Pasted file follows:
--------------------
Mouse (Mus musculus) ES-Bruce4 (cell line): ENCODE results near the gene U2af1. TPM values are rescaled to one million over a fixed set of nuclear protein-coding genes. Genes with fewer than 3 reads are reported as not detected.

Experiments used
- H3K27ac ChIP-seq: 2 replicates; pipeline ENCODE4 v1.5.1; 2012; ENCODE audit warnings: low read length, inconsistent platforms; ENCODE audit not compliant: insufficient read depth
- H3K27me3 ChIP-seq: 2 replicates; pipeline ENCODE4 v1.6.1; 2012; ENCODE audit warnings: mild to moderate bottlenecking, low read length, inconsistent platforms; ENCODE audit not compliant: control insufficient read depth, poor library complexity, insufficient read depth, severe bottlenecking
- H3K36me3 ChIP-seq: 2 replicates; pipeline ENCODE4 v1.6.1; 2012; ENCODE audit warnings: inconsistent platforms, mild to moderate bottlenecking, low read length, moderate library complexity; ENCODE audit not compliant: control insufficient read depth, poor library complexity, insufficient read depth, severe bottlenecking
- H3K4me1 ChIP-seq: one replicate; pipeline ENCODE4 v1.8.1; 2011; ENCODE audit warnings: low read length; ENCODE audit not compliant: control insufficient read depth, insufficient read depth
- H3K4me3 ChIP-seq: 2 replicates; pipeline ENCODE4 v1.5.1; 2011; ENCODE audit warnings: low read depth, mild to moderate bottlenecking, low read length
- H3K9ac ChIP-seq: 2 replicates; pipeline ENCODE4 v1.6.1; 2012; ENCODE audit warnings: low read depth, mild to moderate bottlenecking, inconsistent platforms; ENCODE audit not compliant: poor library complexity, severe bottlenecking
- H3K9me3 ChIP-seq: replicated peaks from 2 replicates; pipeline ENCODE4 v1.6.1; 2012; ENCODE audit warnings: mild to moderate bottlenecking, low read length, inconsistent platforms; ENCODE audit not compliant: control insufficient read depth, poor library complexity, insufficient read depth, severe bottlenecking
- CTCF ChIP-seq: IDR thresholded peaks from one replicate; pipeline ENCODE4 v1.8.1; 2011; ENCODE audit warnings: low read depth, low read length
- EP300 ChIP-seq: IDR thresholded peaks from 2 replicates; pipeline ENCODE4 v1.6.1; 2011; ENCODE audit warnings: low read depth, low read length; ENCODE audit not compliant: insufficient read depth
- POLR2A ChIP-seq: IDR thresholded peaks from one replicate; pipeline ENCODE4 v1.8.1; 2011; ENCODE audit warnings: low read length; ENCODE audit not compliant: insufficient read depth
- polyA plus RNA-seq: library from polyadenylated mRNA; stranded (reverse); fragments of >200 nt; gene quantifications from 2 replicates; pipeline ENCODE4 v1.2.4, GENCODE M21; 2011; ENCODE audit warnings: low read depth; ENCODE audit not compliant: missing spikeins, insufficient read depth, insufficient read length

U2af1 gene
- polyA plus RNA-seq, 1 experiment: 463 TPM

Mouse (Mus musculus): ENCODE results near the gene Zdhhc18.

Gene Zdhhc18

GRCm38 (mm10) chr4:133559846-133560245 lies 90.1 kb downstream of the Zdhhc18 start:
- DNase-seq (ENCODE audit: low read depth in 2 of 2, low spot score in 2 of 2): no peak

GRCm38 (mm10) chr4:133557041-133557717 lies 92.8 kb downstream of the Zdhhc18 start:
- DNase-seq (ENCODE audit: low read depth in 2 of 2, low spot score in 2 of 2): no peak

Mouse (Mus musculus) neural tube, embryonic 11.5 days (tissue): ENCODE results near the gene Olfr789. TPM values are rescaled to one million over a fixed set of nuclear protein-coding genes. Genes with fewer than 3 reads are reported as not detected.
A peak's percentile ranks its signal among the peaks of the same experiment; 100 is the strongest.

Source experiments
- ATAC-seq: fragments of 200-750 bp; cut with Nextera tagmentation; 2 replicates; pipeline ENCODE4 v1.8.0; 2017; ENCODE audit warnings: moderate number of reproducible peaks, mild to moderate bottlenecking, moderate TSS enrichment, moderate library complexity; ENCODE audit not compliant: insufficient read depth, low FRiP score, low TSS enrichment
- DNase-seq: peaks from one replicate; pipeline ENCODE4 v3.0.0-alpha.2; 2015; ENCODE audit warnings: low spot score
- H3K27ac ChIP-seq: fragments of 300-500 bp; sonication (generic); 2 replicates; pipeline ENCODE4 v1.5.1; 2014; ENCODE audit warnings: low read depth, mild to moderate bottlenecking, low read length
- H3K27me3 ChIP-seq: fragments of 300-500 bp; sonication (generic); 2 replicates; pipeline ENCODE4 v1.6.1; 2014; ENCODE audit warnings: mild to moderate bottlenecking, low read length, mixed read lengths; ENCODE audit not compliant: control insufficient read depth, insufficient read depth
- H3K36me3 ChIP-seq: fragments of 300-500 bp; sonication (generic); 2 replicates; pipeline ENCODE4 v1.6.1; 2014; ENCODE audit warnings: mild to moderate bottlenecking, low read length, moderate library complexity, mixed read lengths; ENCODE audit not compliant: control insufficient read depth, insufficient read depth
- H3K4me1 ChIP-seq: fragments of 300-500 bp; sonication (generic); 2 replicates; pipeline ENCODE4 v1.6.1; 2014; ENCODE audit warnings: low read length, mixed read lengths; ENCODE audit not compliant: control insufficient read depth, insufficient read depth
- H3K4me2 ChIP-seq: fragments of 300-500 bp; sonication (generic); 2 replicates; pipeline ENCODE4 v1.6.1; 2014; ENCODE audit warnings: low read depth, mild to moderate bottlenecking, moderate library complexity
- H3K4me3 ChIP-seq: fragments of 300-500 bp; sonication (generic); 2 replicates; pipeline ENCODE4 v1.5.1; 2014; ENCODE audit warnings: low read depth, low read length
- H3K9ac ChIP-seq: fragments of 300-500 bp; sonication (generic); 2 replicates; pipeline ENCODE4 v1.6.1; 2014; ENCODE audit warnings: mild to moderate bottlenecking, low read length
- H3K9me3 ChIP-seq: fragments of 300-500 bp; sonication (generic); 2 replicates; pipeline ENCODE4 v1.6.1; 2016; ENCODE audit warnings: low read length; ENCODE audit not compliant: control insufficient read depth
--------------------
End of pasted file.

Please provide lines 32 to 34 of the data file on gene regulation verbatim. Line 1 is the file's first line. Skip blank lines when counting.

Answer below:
- H3K4me3 ChIP-seq: fragments of 300-500 bp; sonication (generic); 2 replicates; pipeline ENCODE4 v1.5.1; 2014; ENCODE audit warnings: low read depth, low read length
- H3K9ac ChIP-seq: fragments of 300-500 bp; sonication (generic); 2 replicates; pipeline ENCODE4 v1.6.1; 2014; ENCODE audit warnings: mild to moderate bottlenecking, low read length
- H3K9me3 ChIP-seq: fragments of 300-500 bp; sonication (generic); 2 replicates; pipeline ENCODE4 v1.6.1; 2016; ENCODE audit warnings: low read length; ENCODE audit not compliant: control insufficient read depth